U.S. Citizenship and Immigration Services issued temporary policy changes regarding the full-time work requirement for foreign medical graduates and the provision of telehealth services by those foreign medical graduates in light of the evolving COVID-19 pandemic.
Foreign medical graduates who are present in the United States as J-1 exchange visitors are subject to a two-year foreign residence requirement under the Immigration and Nationality Act. The law requires them to return to their home country for at least two years in the aggregate before being eligible to apply for an immigrant visa (permanent residence) or certain nonimmigrant visas (e.g., H-1B). The purpose of the requirement is to ensure that exchange visitors adhere to the nature of the exchange program and return home to share the knowledge gained in the U.S. with their home country. However, provisions are available for waivers of the two-year foreign residence requirement, including but not limited to foreign medical graduates who consent to work full-time for at least three years in a shortage area designated by the U.S. Department of Health and Human Services (HHS) with a recommendation from an IGA or state agency of public health or its equivalent, or with the Department of Veterans Affairs (VA).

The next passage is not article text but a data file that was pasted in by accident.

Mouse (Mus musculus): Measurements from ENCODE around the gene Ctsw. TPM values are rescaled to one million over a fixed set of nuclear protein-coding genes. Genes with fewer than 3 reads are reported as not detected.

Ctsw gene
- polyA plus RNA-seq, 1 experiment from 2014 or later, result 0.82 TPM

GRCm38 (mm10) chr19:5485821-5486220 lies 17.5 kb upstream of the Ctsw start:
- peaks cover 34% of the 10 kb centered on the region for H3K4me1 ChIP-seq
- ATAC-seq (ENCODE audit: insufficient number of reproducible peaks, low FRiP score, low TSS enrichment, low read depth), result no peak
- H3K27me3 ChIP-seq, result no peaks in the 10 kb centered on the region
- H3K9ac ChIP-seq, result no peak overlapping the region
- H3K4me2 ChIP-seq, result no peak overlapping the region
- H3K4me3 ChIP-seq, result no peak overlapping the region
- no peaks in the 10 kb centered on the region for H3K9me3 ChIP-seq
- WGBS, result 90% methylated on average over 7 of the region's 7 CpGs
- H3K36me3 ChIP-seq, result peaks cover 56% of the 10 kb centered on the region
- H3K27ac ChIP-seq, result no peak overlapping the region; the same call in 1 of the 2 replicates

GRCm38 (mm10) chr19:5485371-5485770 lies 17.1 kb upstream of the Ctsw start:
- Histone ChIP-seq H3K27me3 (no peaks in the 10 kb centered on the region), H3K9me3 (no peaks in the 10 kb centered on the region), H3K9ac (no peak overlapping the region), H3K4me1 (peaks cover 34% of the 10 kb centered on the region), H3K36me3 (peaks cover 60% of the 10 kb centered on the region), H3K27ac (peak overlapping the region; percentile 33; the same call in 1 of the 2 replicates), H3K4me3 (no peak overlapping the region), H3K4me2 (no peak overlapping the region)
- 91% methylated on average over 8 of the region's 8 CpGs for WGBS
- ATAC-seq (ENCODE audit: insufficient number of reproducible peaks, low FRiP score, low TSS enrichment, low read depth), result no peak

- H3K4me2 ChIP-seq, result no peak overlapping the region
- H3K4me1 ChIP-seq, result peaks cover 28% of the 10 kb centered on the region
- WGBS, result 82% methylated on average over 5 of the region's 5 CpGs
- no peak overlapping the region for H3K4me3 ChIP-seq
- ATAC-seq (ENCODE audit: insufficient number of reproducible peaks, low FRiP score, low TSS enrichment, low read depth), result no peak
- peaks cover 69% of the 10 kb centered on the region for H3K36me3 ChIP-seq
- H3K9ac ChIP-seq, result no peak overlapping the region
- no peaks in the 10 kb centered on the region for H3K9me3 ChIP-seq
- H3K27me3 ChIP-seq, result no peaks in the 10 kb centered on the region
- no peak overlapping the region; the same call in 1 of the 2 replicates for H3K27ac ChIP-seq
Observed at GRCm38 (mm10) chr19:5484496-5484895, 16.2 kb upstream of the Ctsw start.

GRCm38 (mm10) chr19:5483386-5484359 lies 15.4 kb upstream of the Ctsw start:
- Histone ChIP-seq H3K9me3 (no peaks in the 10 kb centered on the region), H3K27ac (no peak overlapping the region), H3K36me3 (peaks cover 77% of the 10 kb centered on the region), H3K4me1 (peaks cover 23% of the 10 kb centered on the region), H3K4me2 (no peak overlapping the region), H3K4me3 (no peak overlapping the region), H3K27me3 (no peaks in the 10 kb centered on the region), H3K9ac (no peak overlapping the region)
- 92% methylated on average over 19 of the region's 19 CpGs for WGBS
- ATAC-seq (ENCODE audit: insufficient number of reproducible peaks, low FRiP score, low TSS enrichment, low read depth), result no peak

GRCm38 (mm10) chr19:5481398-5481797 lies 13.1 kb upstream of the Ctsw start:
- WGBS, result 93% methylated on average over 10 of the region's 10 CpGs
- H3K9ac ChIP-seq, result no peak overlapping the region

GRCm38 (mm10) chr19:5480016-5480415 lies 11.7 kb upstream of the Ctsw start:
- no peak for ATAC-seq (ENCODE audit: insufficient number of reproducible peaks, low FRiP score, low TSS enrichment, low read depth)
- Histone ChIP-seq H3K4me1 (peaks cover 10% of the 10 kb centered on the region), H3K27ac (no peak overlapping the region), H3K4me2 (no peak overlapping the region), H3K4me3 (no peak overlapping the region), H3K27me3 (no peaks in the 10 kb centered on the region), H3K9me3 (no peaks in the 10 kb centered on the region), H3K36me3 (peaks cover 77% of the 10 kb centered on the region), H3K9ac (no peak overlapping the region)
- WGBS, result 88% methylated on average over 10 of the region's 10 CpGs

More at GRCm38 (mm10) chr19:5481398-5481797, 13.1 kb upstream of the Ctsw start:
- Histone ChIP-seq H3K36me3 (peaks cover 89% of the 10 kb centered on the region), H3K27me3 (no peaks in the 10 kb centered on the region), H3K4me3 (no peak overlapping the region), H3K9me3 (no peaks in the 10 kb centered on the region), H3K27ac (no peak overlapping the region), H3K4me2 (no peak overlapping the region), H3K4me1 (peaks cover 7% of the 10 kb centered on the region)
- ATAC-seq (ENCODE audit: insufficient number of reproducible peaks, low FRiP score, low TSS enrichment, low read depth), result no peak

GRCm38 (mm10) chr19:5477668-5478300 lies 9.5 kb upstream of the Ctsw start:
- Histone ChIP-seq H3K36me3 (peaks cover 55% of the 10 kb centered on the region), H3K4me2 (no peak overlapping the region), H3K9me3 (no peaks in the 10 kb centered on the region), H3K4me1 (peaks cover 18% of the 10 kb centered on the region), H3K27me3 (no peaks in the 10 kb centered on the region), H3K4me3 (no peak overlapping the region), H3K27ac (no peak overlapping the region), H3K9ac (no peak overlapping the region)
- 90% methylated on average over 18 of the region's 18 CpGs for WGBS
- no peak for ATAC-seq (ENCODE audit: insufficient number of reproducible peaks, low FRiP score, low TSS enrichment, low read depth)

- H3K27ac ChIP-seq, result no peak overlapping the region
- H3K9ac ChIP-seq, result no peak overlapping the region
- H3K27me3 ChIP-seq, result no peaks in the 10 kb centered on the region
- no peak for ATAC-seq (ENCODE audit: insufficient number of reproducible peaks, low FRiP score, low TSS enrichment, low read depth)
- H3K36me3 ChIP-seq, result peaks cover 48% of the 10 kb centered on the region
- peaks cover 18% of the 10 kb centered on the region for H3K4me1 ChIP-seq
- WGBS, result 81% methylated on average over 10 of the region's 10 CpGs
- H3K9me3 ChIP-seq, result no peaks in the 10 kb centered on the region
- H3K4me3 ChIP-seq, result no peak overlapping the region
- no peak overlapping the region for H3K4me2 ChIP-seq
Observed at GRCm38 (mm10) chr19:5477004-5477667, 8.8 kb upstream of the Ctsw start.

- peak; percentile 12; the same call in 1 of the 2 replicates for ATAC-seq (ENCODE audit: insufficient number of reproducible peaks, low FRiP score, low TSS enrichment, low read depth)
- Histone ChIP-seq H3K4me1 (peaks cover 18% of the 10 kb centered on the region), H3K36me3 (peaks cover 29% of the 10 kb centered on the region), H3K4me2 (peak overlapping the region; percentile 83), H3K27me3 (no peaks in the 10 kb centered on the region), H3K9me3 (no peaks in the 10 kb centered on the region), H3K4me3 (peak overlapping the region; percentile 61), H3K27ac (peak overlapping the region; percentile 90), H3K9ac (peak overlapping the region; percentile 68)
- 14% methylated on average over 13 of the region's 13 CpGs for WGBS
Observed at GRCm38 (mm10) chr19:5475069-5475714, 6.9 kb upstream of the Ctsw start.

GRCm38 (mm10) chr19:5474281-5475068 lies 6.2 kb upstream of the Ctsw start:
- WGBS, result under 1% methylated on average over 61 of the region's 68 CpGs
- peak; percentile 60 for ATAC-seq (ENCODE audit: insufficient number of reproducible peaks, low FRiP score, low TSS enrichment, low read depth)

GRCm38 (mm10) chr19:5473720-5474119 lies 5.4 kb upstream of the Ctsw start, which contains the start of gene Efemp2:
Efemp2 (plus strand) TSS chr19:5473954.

Full-Time Work Requirement
The failure of a foreign medical graduate to work full-time (40 hours per week) with the health facility or health care organization named in their waiver application will generally result in the re-imposition of the two-year home residence requirement. This has raised various concerns as many foreign medical graduates are temporarily unable to work full-time due to quarantine, illness, travel restrictions, or other consequences of the pandemic.
USCIS announced that effective Jan. 27 through the end of the Public Health Emergency, USCIS officers will not consider a failure to work full-time to be a failure to fulfill the terms of the waiver contract, as a matter of policy. This policy is only applicable to foreign medical graduates' eligibility to apply for future immigration benefits that would be affected by the two-year residency requirement.
USCIS announced that effective May 11 through the end of the Public Health Emergency, the agency broadly interprets current regulations to allow foreign medical graduates currently employed by an IGA or through the Conrad State 30 program to provide telehealth services during the Public Health Emergency. These graduates can practice only through their contracting facility located in an HHS-designated shortage area, or through their contracting facility that serves patients who reside in such a designated area (FLEX 10), with exceptions for those working for the VA. Employers should be aware that if they choose to offer telework options to foreign medical graduates, they must offer the same flexibilities to its U.S. workers that are similarly employed.
Please contact Brandon Davis, Laura Buck or any other member of Phelps’ Immigration team if you have any questions or need compliance advice and guidance. For more information related to COVID-19, please also see Phelps’s COVID-19: Client Resource Portal.
SOURCE: USCIS Policy Memorandum PM-602-0178